Friday, October 21, 2016

Different Strokes for Different...Kids

One of the hardest things for me to learn, as a parent, is that equality and equity are not the same thing. In other words, being fair to my children does not mean treating them both exactly the same way.

For example, it would not be fair to reward both of my children by giving each of them a big bowl of strawberries. To my daughter, who adores strawberries, that would be a wonderful treat, but to my son, who avoids fruit of all kinds, it would not be a treat at all - in fact, it would be more like a punishment. On the other hand, punishing them for the same infraction by sending them both to their room would indeed be a punishment for my daughter (the child who will leave her toys behind to join me in the boring office because she "needs company"), but it would be a reward for my son, who craves alone time and would be happy as a clam to be left alone with a book for hours.

Unfortunately, the difference between equality and equity is even more difficult for my children to understand than it is for me. How often do I hear the refrain, "But you let [sibling] do it!" All day long, it seems, I hear my children complaining, "But you let Katie have a cookie!" "But you let Ryan play with the Kindle!" And however many times I explain, "Katie finished her dinner and you didn't," or "You've already had an hour on the Kindle and he hasn't had any time on it today," it seems unfair to them, because it's not exactly equal.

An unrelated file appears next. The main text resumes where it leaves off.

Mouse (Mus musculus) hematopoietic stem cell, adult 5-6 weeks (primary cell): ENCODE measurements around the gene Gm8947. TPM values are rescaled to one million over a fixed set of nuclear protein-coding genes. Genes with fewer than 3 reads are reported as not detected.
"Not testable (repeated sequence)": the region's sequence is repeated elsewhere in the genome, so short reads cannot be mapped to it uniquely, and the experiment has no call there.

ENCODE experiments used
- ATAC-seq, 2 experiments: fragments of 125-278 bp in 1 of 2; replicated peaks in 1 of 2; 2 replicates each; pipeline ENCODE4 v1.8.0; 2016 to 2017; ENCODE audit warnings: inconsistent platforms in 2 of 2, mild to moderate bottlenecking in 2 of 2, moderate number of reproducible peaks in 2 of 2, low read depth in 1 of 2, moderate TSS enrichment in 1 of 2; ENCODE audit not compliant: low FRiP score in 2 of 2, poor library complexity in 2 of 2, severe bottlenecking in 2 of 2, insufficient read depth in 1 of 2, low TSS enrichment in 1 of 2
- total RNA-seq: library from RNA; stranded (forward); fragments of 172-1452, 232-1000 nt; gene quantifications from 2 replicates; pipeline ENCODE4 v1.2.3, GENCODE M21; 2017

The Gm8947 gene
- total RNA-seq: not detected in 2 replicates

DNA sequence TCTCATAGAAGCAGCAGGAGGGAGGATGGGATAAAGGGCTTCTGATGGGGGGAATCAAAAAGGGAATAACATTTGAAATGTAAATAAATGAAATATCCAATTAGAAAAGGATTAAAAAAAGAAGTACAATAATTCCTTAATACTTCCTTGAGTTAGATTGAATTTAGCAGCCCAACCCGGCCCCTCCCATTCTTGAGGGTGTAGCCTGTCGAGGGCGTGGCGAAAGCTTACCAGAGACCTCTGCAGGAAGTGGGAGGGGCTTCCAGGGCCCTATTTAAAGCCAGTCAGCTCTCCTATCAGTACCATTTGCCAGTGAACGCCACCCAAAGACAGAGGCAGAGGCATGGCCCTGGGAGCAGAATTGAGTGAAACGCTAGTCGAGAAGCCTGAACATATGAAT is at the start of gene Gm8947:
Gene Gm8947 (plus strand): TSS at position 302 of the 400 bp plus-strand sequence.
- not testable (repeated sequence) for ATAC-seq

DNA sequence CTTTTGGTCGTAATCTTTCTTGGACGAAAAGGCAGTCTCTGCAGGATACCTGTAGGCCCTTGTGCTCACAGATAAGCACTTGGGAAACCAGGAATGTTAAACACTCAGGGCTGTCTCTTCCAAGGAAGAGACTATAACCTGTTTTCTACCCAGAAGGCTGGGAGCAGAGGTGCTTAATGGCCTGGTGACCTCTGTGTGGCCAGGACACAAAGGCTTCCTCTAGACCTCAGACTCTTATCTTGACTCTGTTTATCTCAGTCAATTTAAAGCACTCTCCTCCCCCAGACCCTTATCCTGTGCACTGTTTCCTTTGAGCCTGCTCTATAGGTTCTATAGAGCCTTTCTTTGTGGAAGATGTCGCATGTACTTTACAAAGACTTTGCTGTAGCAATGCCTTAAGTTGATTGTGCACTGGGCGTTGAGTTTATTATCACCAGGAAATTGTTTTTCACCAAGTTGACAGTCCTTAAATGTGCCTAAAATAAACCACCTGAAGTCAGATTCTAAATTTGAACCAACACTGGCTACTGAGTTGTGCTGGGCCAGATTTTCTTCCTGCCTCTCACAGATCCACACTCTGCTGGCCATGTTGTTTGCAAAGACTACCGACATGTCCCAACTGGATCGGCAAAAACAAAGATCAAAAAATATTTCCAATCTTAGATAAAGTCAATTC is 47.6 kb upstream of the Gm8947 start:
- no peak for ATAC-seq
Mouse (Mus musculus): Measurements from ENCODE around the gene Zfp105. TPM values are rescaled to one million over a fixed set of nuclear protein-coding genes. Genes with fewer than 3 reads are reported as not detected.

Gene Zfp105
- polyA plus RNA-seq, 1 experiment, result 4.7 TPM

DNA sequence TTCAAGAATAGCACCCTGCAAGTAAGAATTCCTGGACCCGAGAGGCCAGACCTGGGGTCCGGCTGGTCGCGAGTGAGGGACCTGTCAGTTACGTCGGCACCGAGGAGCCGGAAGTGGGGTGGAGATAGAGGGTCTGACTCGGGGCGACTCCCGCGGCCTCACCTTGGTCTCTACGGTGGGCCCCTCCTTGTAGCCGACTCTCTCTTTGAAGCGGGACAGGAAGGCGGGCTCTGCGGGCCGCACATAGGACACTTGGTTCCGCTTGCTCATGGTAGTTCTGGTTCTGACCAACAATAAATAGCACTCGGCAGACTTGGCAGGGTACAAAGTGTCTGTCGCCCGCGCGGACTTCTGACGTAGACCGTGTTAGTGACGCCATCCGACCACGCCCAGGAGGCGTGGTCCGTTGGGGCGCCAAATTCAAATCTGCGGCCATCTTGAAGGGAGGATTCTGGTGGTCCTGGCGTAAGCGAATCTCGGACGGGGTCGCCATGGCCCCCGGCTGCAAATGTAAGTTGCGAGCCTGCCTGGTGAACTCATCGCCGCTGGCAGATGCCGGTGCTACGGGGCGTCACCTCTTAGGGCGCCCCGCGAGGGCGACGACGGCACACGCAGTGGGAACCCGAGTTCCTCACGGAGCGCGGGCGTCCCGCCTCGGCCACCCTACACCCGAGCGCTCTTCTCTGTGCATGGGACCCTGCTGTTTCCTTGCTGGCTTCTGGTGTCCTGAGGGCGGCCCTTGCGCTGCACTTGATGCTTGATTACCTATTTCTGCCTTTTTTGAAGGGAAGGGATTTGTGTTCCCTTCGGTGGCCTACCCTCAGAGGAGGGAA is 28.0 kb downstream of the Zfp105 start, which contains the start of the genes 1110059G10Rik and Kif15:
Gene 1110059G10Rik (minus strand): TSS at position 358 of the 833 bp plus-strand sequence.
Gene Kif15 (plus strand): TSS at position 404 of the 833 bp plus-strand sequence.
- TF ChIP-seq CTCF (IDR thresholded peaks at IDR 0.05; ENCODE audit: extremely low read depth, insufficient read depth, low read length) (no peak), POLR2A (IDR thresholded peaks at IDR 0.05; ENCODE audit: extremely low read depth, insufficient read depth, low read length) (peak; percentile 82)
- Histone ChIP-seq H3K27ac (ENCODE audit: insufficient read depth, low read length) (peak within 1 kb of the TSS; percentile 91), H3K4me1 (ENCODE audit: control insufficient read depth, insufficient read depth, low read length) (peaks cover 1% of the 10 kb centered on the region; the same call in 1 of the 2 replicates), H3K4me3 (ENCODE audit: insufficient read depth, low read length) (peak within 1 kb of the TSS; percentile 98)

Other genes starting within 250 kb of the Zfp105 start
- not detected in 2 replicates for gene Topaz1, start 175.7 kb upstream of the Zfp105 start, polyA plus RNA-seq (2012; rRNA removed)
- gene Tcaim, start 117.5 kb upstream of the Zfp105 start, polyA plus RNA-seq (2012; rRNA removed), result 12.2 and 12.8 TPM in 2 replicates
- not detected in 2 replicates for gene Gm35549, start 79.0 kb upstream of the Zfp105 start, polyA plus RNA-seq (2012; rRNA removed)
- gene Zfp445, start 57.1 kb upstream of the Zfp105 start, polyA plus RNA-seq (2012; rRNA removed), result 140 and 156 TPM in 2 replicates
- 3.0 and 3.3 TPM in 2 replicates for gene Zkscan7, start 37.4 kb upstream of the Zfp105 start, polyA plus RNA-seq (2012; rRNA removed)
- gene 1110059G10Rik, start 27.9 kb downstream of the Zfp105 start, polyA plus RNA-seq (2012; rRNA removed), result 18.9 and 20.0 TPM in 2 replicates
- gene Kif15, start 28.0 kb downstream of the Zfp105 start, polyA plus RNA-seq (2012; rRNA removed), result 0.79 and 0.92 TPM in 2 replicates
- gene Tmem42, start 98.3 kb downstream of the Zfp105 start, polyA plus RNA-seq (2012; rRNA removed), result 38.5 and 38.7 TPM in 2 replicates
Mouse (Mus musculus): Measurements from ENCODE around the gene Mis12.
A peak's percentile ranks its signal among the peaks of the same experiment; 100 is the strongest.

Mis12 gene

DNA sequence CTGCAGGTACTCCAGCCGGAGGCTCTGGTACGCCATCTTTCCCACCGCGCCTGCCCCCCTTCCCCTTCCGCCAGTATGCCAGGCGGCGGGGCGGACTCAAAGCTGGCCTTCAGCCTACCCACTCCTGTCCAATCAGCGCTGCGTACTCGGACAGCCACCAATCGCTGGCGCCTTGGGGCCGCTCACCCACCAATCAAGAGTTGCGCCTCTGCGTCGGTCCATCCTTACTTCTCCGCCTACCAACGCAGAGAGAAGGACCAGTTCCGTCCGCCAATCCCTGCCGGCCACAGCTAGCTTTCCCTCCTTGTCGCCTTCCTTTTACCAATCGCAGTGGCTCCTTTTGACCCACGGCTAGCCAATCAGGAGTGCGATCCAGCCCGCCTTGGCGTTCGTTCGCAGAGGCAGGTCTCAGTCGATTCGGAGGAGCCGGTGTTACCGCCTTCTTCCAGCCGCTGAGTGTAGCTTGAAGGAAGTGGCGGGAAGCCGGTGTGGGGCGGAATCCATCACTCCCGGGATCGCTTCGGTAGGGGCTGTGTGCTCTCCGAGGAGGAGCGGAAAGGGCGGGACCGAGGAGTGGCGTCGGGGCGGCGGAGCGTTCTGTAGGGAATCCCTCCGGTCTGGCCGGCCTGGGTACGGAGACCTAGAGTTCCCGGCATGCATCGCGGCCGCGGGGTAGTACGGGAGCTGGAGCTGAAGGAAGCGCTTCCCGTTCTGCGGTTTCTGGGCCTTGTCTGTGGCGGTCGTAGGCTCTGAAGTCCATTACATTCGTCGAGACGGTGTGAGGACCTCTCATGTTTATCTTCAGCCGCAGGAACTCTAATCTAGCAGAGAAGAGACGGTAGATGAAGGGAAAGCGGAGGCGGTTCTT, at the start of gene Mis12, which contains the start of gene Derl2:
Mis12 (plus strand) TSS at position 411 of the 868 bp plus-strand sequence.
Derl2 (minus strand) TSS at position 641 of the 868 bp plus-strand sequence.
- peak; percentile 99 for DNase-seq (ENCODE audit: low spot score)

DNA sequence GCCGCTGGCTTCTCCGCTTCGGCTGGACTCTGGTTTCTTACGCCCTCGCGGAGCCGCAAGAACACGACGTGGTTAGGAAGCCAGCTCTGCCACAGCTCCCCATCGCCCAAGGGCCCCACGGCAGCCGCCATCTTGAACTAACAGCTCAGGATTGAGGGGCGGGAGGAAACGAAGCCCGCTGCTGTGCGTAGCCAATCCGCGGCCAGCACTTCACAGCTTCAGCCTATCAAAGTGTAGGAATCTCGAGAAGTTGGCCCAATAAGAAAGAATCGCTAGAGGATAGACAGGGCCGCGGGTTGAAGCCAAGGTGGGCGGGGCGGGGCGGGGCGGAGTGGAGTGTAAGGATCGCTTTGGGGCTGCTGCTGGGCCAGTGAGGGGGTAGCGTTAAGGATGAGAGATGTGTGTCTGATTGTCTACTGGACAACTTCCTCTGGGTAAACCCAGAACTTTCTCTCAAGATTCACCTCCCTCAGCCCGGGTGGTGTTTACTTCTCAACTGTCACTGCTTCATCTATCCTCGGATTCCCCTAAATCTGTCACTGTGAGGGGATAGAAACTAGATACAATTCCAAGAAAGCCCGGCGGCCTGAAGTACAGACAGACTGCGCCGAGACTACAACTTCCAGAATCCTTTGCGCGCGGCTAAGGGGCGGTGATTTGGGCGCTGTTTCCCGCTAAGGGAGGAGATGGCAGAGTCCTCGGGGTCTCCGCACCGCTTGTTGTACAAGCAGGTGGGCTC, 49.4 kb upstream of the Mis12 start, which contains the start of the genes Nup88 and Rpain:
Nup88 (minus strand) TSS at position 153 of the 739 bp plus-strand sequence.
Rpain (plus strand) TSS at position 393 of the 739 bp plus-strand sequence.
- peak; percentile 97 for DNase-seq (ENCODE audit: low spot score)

Obviously, equality is much easier. Parenting would be so much easier if I could just make a chart of hard-line rules and the punishments for their infractions. Not coming when called, 2-hour loss of all electronics. Talking back or copping an attitude, loss of dessert for a day. Disobeying a parental order, no TV for 24 hours. I wouldn't have to think on the fly, and the kids would know exactly what they were in for.

But it's probably better that the kids DON'T know exactly what they're in for with each infraction. It's much easier to weigh the satisfaction of a sassy comeback against skipping a piece of cake than it is to wonder exactly what punishment will follow said sassiness. Will it be worth it? They don't know. Fear of the unknown is a powerful weapon for a parent.

Plus, it lets me choose how important every battle is in that particular moment. And it allows me to keep that all-important phrase "Go to your room!" in my back pocket for whenever I need it. Because as much as I love my kids, sometimes we ALL win when I send them out of my sight for a little while.

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